These days, trains are delayed often enough for you to get a good look at whatever advertisements emblazon the subway walls. You might see ads for luxury scrubs or the city’s $15 minimum wage rollout, or perhaps ones for breast augmentation, birth control, or pitches for erectile dysfunction meds featuring limp cacti or simply the words “erectile dysfunction meds.” But you won’t be seeing ads for sex toys, as Dame Products has become the second sex toy company to have their ads considered and subsequently rejected by the MTA.
Dame Products, once deemed “the Glossier of Female Vibrators,” posted to Instagram on January 8 announcing the rejection, saying it was a “complete 180 from their initial agreement to work with us.” In a post on their website, they say they reached out about advertising with the MTA in July, were approved in September, and sent revised ads on November 2. Cue a response three weeks later saying they’d be “unable” to run the ads, citing a policy update made that same month that “prohibits any advertisement that promotes a sexually oriented business,” including “advertisements for sex toys or devices for any gender.” On December 3, they were rejected for good.
“I did expect road bumps, because nothing ever goes smoothly,” said Dame Products CEO Alex Fine. “Because [the MTA] had just said to the New York Times they were willing to work with Unbound, and they weren’t going to discriminate against female sexual pleasure, I thought oh, we were gonna figure it out.”
Unbound is a sex toy company that had their own MTA ad troubles back in May; their brightly-colored illustrations of feminine figures lounging with pink dildos and bathrooms with vibrators were deemed too obscene, predominantly due to “explicit images of sex toys.” The MTA’s advertising policy as of October 2017 prohibits “obscene material,” the “public display of offensive sexual material,” and anything that could be construed as “dissemination of indecent material to minors.”
After this news appeared in multiple publications, the MTA issued a statement to the New York Times that they would “work with [Unbound] toward a resolution” that “allows their ads on the system.”
Fine said her ads, which feature prominent sex toy imagery, didn’t draw the same criticism. “They didn’t have any issues with showing the product, which I thought was really interesting. Maybe if I just sold them as ‘massagers.’ I always want to be really upfront about what they are, but I definitely feel like the world prefers it to be coy.”
She said the feedback they received was more about the language used, preferring the matter-of-fact “toys, for sex” slogan rather than transit puns like “some riders need help getting off the train.” This “non-sexual” feedback made the rejection and new policy specifically against sex toys “even more surprising,” Fine said.
“It felt really random, it felt really targeted, it was really hurtful and rude, not just because they changed their policy but because they wasted so much of our time and money,” she added.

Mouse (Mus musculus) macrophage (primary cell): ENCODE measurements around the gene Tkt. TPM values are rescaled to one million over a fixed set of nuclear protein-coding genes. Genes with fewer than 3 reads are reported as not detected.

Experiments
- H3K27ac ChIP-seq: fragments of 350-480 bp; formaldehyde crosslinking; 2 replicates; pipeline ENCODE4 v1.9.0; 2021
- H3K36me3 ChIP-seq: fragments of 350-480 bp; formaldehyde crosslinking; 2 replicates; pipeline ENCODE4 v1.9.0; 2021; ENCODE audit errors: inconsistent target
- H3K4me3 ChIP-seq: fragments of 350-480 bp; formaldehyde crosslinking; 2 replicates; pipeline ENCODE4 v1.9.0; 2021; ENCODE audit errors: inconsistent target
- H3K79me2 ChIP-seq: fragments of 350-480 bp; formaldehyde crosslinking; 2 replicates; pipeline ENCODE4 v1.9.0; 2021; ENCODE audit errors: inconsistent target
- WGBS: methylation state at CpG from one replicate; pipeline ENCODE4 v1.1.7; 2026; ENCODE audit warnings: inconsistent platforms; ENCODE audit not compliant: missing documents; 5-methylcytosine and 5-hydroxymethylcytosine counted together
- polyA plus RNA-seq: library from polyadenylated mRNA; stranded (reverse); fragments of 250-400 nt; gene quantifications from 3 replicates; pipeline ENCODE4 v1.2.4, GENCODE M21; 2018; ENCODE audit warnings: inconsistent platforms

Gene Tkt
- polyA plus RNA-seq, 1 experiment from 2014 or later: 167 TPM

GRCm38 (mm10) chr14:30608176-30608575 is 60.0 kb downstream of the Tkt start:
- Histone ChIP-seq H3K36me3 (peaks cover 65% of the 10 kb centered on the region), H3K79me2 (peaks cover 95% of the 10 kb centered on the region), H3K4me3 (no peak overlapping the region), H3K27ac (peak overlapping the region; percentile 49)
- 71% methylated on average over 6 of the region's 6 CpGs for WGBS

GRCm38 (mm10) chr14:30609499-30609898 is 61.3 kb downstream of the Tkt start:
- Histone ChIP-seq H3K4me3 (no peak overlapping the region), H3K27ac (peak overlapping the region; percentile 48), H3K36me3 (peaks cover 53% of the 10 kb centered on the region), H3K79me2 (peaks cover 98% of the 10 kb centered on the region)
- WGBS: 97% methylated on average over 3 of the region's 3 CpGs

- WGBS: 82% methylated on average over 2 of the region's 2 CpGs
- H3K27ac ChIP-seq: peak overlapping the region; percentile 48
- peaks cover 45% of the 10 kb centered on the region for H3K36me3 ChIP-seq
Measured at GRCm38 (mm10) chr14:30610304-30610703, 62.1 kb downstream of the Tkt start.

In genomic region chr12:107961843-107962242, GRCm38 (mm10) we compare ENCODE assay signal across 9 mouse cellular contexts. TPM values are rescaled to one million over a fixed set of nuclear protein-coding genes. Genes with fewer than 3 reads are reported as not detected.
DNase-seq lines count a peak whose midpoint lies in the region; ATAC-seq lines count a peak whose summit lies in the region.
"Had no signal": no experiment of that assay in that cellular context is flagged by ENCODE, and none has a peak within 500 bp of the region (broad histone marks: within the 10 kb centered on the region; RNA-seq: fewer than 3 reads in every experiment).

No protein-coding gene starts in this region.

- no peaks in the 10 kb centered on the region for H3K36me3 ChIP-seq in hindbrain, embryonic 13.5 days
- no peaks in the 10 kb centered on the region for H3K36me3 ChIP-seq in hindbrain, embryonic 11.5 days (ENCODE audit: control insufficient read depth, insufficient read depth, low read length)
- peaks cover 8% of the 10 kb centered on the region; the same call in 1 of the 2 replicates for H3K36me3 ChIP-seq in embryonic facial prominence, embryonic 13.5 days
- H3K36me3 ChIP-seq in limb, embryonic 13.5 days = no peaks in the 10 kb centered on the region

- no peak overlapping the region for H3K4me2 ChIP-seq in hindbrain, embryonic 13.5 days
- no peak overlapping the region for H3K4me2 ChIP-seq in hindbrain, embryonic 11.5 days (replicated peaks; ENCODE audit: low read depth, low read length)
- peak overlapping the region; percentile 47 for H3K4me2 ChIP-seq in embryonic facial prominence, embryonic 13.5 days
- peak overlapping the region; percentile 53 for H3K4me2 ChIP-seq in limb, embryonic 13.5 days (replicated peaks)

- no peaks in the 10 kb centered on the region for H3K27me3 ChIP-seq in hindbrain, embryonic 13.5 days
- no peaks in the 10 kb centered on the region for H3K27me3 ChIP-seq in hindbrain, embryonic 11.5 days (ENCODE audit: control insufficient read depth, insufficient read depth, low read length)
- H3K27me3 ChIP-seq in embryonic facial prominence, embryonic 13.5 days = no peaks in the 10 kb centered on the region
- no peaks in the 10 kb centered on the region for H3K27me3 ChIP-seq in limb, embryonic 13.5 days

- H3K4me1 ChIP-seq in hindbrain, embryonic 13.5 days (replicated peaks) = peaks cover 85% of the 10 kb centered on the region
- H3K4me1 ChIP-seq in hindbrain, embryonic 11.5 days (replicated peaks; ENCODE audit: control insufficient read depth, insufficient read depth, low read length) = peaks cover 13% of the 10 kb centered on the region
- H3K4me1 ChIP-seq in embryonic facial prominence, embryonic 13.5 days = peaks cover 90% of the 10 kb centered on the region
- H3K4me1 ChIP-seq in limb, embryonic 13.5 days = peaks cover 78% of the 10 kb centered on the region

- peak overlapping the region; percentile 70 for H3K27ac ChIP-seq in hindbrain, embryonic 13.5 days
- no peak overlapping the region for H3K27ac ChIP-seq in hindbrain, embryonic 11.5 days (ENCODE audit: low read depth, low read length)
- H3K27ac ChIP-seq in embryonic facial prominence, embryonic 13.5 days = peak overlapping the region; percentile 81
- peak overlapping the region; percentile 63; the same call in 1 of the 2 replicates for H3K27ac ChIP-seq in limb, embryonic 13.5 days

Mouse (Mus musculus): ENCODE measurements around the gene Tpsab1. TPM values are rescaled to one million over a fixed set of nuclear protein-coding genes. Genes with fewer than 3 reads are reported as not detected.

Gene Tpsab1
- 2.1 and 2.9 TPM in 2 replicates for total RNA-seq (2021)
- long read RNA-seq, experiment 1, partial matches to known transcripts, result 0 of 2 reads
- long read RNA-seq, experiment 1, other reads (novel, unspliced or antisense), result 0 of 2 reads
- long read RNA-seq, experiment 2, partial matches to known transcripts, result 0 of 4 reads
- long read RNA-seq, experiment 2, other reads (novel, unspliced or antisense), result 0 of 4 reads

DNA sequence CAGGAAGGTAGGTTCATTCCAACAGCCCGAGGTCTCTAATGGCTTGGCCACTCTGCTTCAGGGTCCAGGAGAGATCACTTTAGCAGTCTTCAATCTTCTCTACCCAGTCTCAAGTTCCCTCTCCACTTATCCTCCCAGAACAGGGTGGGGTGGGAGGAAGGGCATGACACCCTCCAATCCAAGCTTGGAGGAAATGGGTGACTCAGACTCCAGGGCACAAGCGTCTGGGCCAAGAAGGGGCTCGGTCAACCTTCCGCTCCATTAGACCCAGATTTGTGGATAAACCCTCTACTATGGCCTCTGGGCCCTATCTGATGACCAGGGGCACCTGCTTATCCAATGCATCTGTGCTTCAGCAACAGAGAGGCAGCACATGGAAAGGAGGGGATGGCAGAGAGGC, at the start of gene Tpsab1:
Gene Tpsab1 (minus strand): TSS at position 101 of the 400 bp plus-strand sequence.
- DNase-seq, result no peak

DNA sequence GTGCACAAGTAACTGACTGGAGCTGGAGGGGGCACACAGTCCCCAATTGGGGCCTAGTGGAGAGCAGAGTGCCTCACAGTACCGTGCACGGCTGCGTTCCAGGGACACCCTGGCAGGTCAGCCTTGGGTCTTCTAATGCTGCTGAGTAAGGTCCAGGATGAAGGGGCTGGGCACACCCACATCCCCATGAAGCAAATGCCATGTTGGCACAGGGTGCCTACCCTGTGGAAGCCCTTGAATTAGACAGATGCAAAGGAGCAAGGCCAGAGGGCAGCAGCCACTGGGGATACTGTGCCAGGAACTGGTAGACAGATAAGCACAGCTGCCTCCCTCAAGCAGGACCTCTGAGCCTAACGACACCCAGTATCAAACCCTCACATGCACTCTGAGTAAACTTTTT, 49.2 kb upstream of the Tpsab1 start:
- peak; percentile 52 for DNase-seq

The MTA may not have been as willing to work with Unbound as they let on. In an email to Bedford + Bowery, Unbound’s co-founder and CEO Polly Rodriguez said Outfront Media, who handles advertising for the MTA, told them in order to receive “potential approval” they had to take all “phallic imagery” out of their ads.
She decided not to, saying it was “ridiculous” to have to pay their artists and go through the process again without an approval guarantee, and that it demonstrated a double standard.
Indeed, companies hawking ED meds like Roman and Hims (who also sells birth control through the company Hers, with subway ads of their own) told Broadly they had no problem getting their often phallic ads approved, noting they experienced a “great and open dialogue.”
In an emailed statement, MTA spokesperson Shams Tarek said the agency “has a long-standing policy that prohibits advertising promoting a sexually oriented business. This decision was reached after careful review and is consistent with the advertising standards set by the MTA Board.” Outfront Media directed any questions on the matter to the MTA, saying it was “their change in policy,” not Outfront’s.
Public transit isn’t the only place sex toy companies are experiencing interest, then the cold shoulder. This week Gizmodo reported that the CES Innovation Awards, which honors consumer technology, rescinded an award nomination given to a Lora DiCarlo sex toy developed using robotics and AI, calling it “‘immoral’ and ineligible.”
Though Unbound was no longer interested in working with the MTA, Fine says Dame would “100%” still want to advertise if given another chance.
“I would feel like I had to run [the ads],” she said, noting that when they first came to Kickstarter wanting to crowdfund for their first toy they were denied due to the website not allowing sex toys, but successfully returned in 2016 with a campaign for Fin, a vibrator you can slip on two fingers like a ring. It was the first sex toy to ever grace the crowdfunding platform.
“Those are the things I’m most proud of accomplishing,” Fine said, “making people see [the sex toy industry] in a different light.”